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Dec 03 2011

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Newsletter – November 2011

Welcome to our RetireForLessInCostaRica.com Newsletter!

Paul & Gloria

In this month’s issue:

  • So, what’s up with the Yeatmans? Our monthly update to answer the #1 question people ask us, “What do you DO all day?”
  • Paul’s Monthly Tip to Live for Less in Costa Rica: The Gold Card-Don’t Leave Home Without It!
  • Paul’s Monthly Weather “Report”
  • Where to Stay Near Puntarenas – Oasis by the Sea Bed & Breakfast
  • Feature Article: The 5 Reason Why We Still Choose San Ramon

 

 

So, what’s up with the Yeatmans?

It’s amazing how quickly November flew by after the long and wet month of October. The sun is shining again, the change of seasons has brought the breezes, and our front door and windows are wide open again. Costa Rican “summer” is on its way!

Raising Money for Two Good Causes

We were busy with the Community Action Alliance the first part of the month preparing for the Gran Venta de Libros Used Book Sale Fundraiser on November 12th. It benefited the San Ramon Cruz Roja (Red Cross) & DOGLAND, a local dog rescue center caring for over 170 dogs. Not only did we raise a total of $2,235 to be split between our two beneficiaries, we made a lot of people happy.

Most of the books were in English but we had some written in Spanish as well. We didn’t know how many local Ticos would come, thinking that our audience would primarily be native English speakers. Boy, were we pleasantly surprised! I’d guess that about 70% of the people who attended were Ticos! They purchased both the Spanish and English language books, but next time we’ll make a concerted effort to have more books written in Spanish.

We held the event at the newly renovated and reopened Museo Regional de San Ramón which is operated by the University of Costa Rica, which has a campus here in San Ramon.

You can find out more info and see photos from the book sale on the Community Action Alliance website.  I (Gloria) created the website and keep it up to date (on a volunteer basis), so I was also busy after the fundraiser.

 

Hello Diego!

And here’s one more photo from the day of the Book Sale.  That’s our friend and consultant, Adrian, on the left and on the right is…wait a minute, who IS that? From the nose up, it looks like by hubby, Paul. But from the nose down? That’s somebody totally new! That’s “Diego, mi novio” (my boyfriend). Or at least that’s how I now introduce him to people.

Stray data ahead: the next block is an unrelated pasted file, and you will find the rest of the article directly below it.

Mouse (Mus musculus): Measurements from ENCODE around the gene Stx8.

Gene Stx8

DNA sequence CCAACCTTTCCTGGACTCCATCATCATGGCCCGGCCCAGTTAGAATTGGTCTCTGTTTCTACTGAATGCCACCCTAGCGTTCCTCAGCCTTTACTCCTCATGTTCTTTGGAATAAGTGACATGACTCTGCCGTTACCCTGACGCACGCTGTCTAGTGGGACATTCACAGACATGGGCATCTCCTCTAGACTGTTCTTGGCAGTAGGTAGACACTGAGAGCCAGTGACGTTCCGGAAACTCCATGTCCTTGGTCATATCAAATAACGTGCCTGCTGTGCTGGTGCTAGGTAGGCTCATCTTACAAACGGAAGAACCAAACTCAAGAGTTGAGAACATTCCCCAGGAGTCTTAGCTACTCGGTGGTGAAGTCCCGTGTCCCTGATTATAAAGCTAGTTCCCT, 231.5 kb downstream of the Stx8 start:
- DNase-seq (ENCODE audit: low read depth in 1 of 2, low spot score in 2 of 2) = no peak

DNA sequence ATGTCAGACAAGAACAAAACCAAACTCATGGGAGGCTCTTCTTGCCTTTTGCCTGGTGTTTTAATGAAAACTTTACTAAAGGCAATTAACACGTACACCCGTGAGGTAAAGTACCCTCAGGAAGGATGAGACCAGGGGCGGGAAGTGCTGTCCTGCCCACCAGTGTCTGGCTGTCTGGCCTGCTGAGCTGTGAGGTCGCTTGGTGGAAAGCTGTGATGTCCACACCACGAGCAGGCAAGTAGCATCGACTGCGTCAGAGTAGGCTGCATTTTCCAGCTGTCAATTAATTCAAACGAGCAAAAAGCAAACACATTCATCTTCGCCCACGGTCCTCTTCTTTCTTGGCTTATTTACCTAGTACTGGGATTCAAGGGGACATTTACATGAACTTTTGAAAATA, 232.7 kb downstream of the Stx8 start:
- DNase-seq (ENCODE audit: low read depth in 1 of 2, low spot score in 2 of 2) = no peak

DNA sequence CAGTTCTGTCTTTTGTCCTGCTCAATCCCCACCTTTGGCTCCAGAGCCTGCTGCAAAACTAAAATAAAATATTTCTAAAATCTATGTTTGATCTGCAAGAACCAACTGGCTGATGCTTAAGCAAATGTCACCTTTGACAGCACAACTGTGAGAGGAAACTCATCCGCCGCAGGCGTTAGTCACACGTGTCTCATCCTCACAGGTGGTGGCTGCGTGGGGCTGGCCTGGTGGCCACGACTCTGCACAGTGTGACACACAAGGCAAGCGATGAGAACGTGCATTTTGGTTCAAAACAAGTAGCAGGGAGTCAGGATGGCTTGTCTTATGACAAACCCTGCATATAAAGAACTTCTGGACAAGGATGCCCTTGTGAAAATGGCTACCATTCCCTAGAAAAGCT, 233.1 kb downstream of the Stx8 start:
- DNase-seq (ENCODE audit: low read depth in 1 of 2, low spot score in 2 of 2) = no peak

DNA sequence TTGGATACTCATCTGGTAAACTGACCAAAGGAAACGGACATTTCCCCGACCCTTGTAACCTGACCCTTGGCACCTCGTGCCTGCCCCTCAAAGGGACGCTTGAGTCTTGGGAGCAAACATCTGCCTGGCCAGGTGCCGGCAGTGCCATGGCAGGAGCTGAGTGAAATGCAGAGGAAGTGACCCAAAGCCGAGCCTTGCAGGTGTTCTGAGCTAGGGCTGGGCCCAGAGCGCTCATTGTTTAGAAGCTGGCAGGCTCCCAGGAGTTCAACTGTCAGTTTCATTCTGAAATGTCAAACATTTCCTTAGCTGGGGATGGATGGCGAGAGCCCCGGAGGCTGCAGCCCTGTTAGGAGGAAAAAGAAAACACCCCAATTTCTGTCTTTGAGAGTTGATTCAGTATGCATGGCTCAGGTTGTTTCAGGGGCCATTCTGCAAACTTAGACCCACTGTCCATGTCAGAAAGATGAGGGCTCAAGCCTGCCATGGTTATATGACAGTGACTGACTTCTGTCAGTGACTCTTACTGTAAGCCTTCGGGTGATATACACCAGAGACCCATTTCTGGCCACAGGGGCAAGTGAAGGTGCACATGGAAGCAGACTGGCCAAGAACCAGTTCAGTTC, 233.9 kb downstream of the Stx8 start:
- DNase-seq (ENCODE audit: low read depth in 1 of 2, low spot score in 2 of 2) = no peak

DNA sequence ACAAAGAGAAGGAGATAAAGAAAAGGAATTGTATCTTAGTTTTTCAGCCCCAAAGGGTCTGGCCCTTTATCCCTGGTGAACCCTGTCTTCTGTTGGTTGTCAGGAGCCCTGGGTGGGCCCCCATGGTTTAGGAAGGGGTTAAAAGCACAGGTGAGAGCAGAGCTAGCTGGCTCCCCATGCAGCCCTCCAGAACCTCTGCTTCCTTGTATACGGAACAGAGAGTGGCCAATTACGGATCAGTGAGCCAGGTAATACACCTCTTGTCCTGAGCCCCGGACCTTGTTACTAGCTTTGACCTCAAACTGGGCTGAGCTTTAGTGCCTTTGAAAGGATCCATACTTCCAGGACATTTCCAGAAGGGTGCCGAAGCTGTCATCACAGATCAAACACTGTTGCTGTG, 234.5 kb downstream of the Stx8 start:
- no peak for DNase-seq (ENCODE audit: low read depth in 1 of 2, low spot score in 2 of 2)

Yes, after 40 years with a beard, Paul decided to shave it. The morning before this photo was taken, Paul went in for a beard trim and decided to shave it all off.  I must confess, he had been thinking and talking about it for a while. The man that emerged looked totally different from the man I married!

I have to say, it hasn’t been an easy adjustment. That first night as we were getting ready for bed, I felt a little funny when this “other man” walked in the bedroom. It took several days just to make the connection that this face belonged with that voice, the voice I’ve always known and loved.

It’s even been hard for Paul/Diego. Though he admits he’s “never met a mirror he didn’t like,” he now looks at his face even MORE often.  I can’t blame him, thought, the difference is so dramatic that there is a bit of an identity crisis going on for him. He likes that people say it makes him look younger (and I would agree), but his beard was so much a part of him…

The jury is still out about whether he will grow it back, white though it will be, or keep shaving. My vote…well, I’ve always liked a man with facial hair! And if he decides to stay clean-shaven, I guess I could always crochet one of these for him:

Thanksgiving

Us, the Duffy’s, & Thanksgiving Babies

Just because we aren’t living in the U.S., doesn’t mean that we don’t celebrate Thanksgiving. We shared the holiday this year with friends – some old, some new, some from the U.S., some Tico, and maybe even a Canadian or two sprinkled in. There were three dogs and two tiny new puppies, plus a brand new baby girl to add to the fun.

 

 

 

 

 

 

We had all of the traditional foods like turkey, stuffing, mashed potatoes, and even cranberry sauce. And for dessert, there was apply pie, “almost” pumpkin pie, and a couple of decadent cakes. We ate at the rancho here at the cabinas, and even had a television set up so the guys wouldn’t miss any of the football games throughout the afternoon. And to top off a wonderful day, Paul’s Baltimore Ravens even won against the SF 49ers!

Paul and I are so thankful that we have our health, our families and friends, both in the U.S. and here in Costa Rica. We are grateful that we took a chance back in 2009 and made the big move to live in another country, and we are so happy that we chose Costa Rica. We love it here and try not to let a day go by without gratitude for some aspect of our lives.

While we miss some things about living in the U.S. — seeing family and friends more often, Friday night dinners at the Szechuan House, weekly trips to Trader Joe’s — we have adjusted to our new lives here in the tropics and have never regretted our move.

We are thankful that the people of Costa Rica, and especially of San Ramon, have accepted us and made us feel so welcome. We are thankful for the new friends we have made here.  There is bond among expats, as we’ve all been through similar struggles in making the move, but some friendships go beyond that. We have met people who just seemed to “click” with us, and us with them. They know who they are. Thank you for your friendship and support.

We are thankful we have such a great place to live, and for the management and staff at the cabinas who take care of our needs every day.